Thursday, November 17, 2011

Lucia di Lammermoor at Washington National Opera

In the examination of my traffic statistics for my blog, I notice that my most popular post lately is one that describes a small portion of Sarah Coburn's career. If the events of the world of opera have any bearing upon the amount of visitors that are brought to my individual posts, it might well be stated that the present production of Gaetano Donizetti's Lucia di Lammermoor at the Washington National Opera. Soprano Sarah Coburn is Donizetti's mad heroine, and the remainder of the cast includes Michael Chioldi, and Saimir Pirgu.  I have heard many praises of this production on Twitter from many sources, and it appears that Coburn is making quite an impression on the audiences who attend.

Philip Kennicot gives us a review of the production. Since I have not seen the production, I must rely on the written narration of another to clarify the production's idiosyncrasies and nuances that are exclusive to it. He mentions the shortcomings of the set design, which reveals itself probably most prominently in the fact that there are no doors within the walls of the flats, and this impedes the action onstage, for the chorus is rumored to find it necessary to climb through the windows. Obviously, there is some dramatic effect that is sought to be obtained in this direction and design, but Kennicot finds it more distracting than thought provoking, which seems only natural to me. While there may be some missed interpretation to be considered in that particular scene change, it is completely wasted on one who cannot focus on the important actions of the principals that inhabit the stage while they fear for safety of chorus members who might suddenly tumble through a window or who is unsuccessful in blocking the exiguous noise from the vital music that is being heard. Though the production has its flaws, this critic still appropriates acceptable marks to it for the effectiveness of its lighting and the difference of interpretation that it may inspire in opposition or dissidence to another production that a viewer may have previously witnessed. This mounting of Lucia di Lammermoor puts Lucia in a far more innocent state of being than we usually encounter in the operatic world, and it is becoming far more popular for the heroines of new productions to be envisioned as teen-aged adolescents. I have some qualms with this approach, one of which is that I think it leads to a sweeping generalization of the diverse characters that are present in opera, but this seems to create a more validated and acceptable transition for an audience into Lucia's insanity that she eventually acquires.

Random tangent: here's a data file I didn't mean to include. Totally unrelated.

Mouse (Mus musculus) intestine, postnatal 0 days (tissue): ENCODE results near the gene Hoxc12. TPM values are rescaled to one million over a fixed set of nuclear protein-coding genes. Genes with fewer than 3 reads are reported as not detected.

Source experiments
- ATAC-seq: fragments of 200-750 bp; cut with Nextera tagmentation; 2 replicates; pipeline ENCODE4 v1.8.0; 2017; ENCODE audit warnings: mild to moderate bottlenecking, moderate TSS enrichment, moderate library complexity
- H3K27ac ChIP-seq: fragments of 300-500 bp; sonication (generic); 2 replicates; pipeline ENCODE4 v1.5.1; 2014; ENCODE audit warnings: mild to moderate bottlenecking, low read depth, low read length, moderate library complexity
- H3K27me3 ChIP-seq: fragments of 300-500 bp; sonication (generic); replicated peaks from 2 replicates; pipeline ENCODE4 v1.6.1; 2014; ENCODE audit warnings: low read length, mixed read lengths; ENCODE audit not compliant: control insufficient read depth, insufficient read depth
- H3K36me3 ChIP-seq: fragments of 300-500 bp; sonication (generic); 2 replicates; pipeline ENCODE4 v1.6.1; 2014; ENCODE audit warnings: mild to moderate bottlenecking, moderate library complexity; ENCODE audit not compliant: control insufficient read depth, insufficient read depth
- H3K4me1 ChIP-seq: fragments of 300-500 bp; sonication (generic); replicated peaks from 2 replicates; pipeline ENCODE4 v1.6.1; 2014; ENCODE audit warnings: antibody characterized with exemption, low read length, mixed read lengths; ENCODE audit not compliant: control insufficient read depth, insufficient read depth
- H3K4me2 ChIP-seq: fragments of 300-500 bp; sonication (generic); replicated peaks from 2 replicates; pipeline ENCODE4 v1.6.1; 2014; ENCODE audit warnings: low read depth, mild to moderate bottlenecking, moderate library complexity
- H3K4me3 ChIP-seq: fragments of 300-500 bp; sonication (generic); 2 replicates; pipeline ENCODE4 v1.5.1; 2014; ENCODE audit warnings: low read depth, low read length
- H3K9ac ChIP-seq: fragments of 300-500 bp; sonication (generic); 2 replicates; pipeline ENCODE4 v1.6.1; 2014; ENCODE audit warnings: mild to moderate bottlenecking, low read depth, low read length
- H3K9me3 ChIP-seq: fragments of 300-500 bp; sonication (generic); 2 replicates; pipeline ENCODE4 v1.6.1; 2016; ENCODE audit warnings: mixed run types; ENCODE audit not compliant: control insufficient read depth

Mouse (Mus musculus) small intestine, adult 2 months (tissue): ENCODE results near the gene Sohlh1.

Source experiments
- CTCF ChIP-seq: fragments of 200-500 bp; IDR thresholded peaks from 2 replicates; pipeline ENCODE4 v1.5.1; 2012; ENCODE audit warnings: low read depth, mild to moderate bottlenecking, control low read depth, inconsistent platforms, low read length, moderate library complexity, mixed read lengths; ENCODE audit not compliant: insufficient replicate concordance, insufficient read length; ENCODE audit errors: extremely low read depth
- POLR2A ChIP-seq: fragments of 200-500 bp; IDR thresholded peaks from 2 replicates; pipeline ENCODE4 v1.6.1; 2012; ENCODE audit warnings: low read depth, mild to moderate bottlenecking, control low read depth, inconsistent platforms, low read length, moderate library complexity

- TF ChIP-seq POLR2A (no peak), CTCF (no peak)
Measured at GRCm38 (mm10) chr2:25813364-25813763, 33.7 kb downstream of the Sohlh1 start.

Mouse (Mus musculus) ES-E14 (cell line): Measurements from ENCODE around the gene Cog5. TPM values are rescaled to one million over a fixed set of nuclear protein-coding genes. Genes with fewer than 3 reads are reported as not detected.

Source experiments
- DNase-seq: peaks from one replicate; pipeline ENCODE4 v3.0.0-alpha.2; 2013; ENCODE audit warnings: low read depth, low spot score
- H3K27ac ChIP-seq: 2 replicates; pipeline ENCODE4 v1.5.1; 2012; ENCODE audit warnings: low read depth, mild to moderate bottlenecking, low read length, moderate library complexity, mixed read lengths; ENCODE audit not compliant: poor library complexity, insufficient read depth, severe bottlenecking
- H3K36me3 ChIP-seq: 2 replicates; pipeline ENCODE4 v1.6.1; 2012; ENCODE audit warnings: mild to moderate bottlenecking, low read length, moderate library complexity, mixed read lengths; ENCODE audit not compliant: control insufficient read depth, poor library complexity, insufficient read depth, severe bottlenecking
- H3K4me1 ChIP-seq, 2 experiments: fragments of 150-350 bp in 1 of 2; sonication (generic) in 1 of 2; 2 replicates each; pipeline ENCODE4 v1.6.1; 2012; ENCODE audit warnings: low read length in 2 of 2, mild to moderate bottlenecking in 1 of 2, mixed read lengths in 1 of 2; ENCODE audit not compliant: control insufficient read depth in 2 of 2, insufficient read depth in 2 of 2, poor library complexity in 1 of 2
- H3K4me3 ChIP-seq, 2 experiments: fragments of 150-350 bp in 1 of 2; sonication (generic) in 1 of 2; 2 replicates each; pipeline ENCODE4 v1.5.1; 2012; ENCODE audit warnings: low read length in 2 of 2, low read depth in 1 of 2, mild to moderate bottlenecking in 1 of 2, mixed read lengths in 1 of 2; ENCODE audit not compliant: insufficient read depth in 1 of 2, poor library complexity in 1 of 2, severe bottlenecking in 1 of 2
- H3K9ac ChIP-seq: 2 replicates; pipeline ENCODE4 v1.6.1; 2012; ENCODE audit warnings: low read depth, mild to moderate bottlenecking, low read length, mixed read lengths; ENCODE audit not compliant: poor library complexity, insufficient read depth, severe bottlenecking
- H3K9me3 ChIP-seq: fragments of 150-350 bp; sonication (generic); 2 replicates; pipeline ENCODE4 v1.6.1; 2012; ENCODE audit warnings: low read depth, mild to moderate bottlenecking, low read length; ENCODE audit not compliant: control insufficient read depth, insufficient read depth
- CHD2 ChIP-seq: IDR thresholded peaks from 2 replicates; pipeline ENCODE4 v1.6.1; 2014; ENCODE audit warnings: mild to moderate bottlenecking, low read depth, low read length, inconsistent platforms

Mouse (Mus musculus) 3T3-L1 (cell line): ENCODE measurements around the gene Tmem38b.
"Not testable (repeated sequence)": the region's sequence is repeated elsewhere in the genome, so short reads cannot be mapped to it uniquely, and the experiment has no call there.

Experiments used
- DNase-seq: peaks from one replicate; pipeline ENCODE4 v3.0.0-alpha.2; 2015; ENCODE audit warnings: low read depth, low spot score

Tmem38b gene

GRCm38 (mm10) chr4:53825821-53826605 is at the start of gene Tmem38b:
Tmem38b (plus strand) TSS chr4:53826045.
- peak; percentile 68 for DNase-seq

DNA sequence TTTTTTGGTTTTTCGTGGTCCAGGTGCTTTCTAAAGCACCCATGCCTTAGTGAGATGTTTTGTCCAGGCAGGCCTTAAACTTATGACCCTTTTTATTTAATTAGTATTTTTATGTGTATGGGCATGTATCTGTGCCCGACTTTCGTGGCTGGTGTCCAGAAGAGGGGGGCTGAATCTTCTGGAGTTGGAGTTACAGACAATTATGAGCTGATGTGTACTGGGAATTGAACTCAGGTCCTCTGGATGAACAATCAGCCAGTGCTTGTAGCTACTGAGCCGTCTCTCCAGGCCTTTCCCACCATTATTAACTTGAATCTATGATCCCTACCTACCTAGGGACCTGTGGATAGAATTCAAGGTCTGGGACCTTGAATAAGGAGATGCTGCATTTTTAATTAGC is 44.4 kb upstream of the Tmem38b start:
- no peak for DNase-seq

As for the cast's abilities, Kennicot calls the cast he saw, which featured Sarah Coburn, "compelling." He further elucidates regarding her that her voice has genuine character and all of the clarity and speed for which one could hope. I am most elated to hear such praise for this soprano, for she used to attend my university, and she was the first opera singer that I have ever seen perform. The tenor Saimir Pirgu received words of praise from our critic, as well, and he was reported to complement Coburn quite well. It would appear that there is no flaw in the vocal aspect of this piece. One piece of information that was not conveyed, which I should have been very glad to know, was whether or not the original glass harmonica orchestration was employed for the mad scene. One of the opera companies whom I follow on Twitter mentioned that they were running the production with the original orchestration, but I cannot recall if it was the Washington National Opera or otherwise. I much prefer the glass harmonica to be included by the orchestra, for it adds a new dimension to the haunting, eerie quality of the madness that we discover in Lucia.

I express my immense ingratiation to all of you for continuing to peruse my posts, and I hope that all of you are extraordinarily blessed in life. I wish everyone an Happy Thanksgiving despite your nationality, for a day of feasting in honor of giving thanks for God's providence is a commendable course no matter what nation claims your heritage.


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